A federal judge Monday rejected a plea deal for former Los Angeles County Sheriff Lee Baca, which would have seen the former top cop serve zero to six months in prison for lying to investigators during an FBI probe of civil rights violations in the jail system.
The arrangement has been criticized as lenient, and the judge asked Baca if he wanted to reconsider his guilty plea.
Baca's attorney, Michael Zweiback, said the judge was not considering his client's real crime, which he said was three lies he told, under oath, almost three years after the jail scandal.
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"That's the conduct that's at issue," Zweiback said. "But clearly, the judge wants to hold him accountable for everything that occurred."
Baca, who has been diagnosed with Alzheimer's disease and is showing signs of dementia, is arguing for a probationary sentence, claiming his medical condition and past career make him susceptible to abuse while in custody.
However, federal prosecutors contend that the county's former top lawman deserves six months behind bars for lying to investigators in 2013 when he said he was unaware that sheriff's deputies were going to the home of an FBI agent to confront and threaten her over her involvement in the probe of corruption within the department.
The same year Baca committed the offense, he was named Sheriff of the Year by the National Sheriffs' Association.
Before Baca was sentenced, U.S. District Judge Percy Anderson was needed to first sign off on a plea deal that a fellow federal judge recently called "troublesome."
The plea agreement would have allowed Baca to serve anywhere from zero to six months in prison. Anderson, who has rejected leniency in related cases, was allowed to nix the deal, forcing Baca to attempt to negotiate a new agreement or go to trial.
Federal prosecutors wrote in pre-sentencing papers that the 74-year-old Baca is physically fit and "able to function in his daily life," and his Alzheimer's diagnosis has "an uncertain prognosis for how quickly it will deteriorate his cognitive function."
"The agreement and the six-month sentence are appropriate after taking into account all sides of defendant Baca, including his crime, his current health and his likely prognosis," according to the document signed by Assistant U.S. Attorney Brandon Fox.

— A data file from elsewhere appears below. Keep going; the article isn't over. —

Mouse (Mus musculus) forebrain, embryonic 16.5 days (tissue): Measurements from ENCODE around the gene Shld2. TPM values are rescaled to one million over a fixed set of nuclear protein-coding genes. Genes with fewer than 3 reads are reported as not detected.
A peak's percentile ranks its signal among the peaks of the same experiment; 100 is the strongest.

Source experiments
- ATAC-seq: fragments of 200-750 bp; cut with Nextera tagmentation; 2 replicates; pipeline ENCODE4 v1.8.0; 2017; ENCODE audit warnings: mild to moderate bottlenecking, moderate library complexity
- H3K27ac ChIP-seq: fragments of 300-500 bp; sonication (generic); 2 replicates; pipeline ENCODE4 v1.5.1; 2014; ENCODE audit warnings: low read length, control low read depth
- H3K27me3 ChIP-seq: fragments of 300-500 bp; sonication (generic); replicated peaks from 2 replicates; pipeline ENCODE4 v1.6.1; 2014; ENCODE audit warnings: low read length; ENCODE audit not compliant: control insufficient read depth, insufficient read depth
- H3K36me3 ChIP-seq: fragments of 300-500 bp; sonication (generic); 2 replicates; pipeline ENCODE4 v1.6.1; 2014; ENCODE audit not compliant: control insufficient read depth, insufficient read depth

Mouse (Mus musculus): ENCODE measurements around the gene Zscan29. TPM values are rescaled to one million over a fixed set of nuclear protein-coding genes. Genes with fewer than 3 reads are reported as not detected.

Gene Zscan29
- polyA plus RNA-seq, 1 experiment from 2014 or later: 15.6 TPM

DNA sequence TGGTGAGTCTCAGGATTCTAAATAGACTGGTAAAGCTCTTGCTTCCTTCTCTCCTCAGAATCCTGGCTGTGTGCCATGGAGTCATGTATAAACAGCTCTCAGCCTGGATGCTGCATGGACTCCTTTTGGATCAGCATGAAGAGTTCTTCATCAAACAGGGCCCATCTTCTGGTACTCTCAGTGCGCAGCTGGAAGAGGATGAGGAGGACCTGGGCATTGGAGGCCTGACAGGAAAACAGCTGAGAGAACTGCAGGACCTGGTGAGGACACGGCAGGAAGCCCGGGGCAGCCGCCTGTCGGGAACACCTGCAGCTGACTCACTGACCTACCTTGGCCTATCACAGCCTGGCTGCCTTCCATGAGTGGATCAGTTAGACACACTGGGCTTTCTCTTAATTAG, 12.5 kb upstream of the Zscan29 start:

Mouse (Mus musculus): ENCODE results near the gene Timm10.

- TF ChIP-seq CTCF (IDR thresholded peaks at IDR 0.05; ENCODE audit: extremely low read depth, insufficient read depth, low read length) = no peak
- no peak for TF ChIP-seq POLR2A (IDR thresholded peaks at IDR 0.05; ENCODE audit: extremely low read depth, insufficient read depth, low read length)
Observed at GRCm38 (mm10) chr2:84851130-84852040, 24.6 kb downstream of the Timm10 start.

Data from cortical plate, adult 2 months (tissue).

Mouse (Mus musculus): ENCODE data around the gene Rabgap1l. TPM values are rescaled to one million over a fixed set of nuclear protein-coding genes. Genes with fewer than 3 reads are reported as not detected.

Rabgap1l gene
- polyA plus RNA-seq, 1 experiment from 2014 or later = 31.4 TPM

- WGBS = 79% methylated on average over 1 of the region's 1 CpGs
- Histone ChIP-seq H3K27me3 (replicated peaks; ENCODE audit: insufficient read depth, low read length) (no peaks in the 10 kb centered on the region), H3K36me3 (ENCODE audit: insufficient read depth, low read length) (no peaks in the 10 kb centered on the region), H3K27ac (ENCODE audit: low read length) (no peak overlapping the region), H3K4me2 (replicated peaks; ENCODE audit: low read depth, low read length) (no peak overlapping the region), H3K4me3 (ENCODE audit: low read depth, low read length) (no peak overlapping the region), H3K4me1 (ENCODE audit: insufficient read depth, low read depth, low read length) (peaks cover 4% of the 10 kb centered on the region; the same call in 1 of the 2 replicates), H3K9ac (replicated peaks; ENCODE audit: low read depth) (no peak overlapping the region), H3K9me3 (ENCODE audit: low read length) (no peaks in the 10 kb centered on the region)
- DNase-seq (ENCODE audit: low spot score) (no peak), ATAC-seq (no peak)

Hundreds of letters in support of probation for Baca have been filed with the court, including a note from Dodgers legend Tommy Lasorda.
Baca pleaded guilty Feb. 10 after denying for years that he had played any role in the wide-ranging scandal that stained the department and led to his retirement.
"I made a mistake and accept being held accountable," Baca said in a written statement issued on the courthouse steps following his plea hearing.
His former No. 2, Paul Tanaka, was sentenced last month by Anderson to five years behind bars for his role as ringleader of the conspiracy to thwart the federal jails probe.
According to his proposed plea deal, Baca agreed not to contest other allegations leveled by prosecutors, including that in 2011 he directed subordinates to approach the FBI agent, stating that they should "do everything but put handcuffs" on her.
Prosecutors also accused Baca of lying about his involvement in hiding a jail inmate from FBI investigators. Baca, they alleged, ordered the inmate to be isolated, putting Tanaka in charge of executing the plan.
In addition, Baca falsely claimed he was unaware that some of his subordinates had interrupted and ended an interview FBI agents were conducting with the inmate, who was working as a federal informant, prosecutors alleged in the court documents.
Baca retired in 2014 at the height of the federal probe. He had been sheriff since December 1998.
According to the court filing, the U.S. attorney's office "does not view defendant's current condition as having any effect on his decision to lie to the federal government during his interview."
Prosecutors consulted with a medical expert who reviewed Baca's test results and clinical reports, confirming that the former sheriff is in the early stages of Alzheimer's, but his cognitive impairment so far is mild. The expert concluded that Baca's cognitive impairment will be "severe'' in five to 10 years.
Prosecutors note in the document that Baca lied to investigators to either avoid "political fallout" or to avoid criminal charges.
"Defendant's lies showed that corruption went all the way to the top of the Sheriff's Department," prosecutors wrote in the document. "But his crime is not as serious as the crimes by the members of the Sheriff's Department who were convicted of beating inmates and filing false reports in order to have people charged with offenses they did not commit."
As for Baca's claims that he could be in danger of abuse if sent to a federal facility, prosecutors wrote that the Bureau of Prisons houses many "well-known inmates" who are well protected. In any case, the ex-lawman would not be jailed with violent criminals, prosecutors said.
The BOP currently houses some 300 inmates with severe forms of cognitive impairment resulting from dementia or Alzheimer's, and they are treated and kept safe, according to prosecutors.
At a May sentencing hearing in a related case before U.S. District Judge Beverly Reid O'Connell — whose courtroom is opposite Anderson's — the judge mentioned the Baca plea deal in the context of the tough sentence prosecutors were seeking for two deputies found guilty of a similar charge.
O'Connell described the agreement with Baca as "troubling."
When questioned by O'Connell about the difference in sentencing recommendations, Assistant U.S. Attorney Jennifer Williams said the cases were "apples and oranges," and noted that Baca had turned himself in, admitted guilt and had not been accused of using excessive force himself.
"He accepted responsibility," Williams said, adding that Baca's agreement was "very favorable."